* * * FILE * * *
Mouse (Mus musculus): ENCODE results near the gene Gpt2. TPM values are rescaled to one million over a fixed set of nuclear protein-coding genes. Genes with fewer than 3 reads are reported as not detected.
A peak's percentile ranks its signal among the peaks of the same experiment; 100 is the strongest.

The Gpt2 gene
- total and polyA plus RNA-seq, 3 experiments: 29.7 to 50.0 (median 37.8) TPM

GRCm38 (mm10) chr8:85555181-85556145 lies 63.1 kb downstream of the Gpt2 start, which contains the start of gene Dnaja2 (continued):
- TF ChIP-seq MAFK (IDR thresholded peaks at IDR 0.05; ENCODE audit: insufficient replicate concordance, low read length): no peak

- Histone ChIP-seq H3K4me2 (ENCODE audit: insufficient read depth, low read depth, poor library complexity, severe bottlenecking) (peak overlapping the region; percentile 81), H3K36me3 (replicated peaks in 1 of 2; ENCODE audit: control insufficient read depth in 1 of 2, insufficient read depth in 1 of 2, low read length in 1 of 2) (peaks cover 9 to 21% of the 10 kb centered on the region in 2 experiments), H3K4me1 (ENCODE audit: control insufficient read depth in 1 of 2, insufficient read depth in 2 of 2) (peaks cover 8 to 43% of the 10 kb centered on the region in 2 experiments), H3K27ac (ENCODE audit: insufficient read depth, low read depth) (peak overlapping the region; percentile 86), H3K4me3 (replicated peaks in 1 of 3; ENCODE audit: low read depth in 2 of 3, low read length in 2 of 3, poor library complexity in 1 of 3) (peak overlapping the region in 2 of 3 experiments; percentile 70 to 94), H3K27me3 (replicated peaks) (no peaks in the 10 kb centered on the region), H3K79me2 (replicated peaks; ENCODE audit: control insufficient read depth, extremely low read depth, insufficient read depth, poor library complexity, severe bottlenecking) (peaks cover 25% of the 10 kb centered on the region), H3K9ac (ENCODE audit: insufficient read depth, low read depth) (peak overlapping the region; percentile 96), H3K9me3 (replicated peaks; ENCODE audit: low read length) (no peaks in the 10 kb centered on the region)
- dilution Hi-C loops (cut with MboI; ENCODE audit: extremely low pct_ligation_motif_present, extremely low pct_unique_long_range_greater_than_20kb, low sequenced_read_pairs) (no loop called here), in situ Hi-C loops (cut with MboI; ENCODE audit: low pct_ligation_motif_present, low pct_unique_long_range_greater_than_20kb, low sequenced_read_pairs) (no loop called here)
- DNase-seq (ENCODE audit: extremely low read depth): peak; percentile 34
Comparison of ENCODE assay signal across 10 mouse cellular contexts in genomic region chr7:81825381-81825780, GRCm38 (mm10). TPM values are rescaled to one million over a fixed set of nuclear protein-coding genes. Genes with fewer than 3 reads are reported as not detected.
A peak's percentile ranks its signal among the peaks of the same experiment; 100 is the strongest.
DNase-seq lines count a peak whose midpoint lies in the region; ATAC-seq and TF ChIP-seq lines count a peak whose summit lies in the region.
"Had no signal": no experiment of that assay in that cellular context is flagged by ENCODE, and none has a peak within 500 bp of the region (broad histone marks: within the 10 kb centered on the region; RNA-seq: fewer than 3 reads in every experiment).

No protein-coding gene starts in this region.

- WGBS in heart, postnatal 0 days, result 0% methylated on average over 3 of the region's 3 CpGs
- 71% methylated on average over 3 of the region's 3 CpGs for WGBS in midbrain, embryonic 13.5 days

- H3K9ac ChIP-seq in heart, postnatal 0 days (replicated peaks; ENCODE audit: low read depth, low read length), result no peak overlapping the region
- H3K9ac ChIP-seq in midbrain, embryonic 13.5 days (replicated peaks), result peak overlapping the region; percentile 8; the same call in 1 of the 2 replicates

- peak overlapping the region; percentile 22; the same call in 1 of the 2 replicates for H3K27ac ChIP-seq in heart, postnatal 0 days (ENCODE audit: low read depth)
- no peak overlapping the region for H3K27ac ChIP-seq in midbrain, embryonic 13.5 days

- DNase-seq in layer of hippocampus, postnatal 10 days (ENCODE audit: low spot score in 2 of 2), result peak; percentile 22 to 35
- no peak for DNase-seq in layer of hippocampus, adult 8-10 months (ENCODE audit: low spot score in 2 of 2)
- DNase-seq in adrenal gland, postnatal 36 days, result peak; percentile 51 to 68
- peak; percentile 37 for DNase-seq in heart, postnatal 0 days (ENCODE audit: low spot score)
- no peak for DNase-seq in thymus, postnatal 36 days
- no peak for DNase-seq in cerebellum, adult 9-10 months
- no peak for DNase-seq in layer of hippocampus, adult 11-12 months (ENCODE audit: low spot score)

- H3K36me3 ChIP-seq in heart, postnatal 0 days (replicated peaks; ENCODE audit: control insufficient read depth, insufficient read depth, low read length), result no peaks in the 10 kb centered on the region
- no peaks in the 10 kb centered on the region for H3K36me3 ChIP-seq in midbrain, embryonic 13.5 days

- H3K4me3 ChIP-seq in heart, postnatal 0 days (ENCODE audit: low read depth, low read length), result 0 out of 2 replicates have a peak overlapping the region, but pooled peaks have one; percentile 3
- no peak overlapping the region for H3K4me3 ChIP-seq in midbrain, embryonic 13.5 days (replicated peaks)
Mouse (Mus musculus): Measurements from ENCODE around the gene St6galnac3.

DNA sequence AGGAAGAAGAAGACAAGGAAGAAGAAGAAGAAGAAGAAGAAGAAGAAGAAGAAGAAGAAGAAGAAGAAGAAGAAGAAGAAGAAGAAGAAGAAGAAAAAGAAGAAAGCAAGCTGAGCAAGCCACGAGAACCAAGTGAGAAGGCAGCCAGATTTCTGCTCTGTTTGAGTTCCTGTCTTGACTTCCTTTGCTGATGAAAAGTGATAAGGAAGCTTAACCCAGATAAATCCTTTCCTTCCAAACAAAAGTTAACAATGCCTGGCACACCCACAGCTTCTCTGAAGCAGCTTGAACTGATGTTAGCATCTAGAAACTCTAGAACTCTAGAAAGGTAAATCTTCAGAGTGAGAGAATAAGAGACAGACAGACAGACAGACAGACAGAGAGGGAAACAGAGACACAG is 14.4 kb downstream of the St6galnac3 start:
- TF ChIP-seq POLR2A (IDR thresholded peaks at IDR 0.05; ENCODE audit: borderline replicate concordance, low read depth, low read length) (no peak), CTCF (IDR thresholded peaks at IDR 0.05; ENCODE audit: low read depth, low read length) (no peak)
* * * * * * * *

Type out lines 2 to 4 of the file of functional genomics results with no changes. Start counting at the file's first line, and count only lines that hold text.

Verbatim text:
A peak's percentile ranks its signal among the peaks of the same experiment; 100 is the strongest.

The Gpt2 gene
- total and polyA plus RNA-seq, 3 experiments: 29.7 to 50.0 (median 37.8) TPM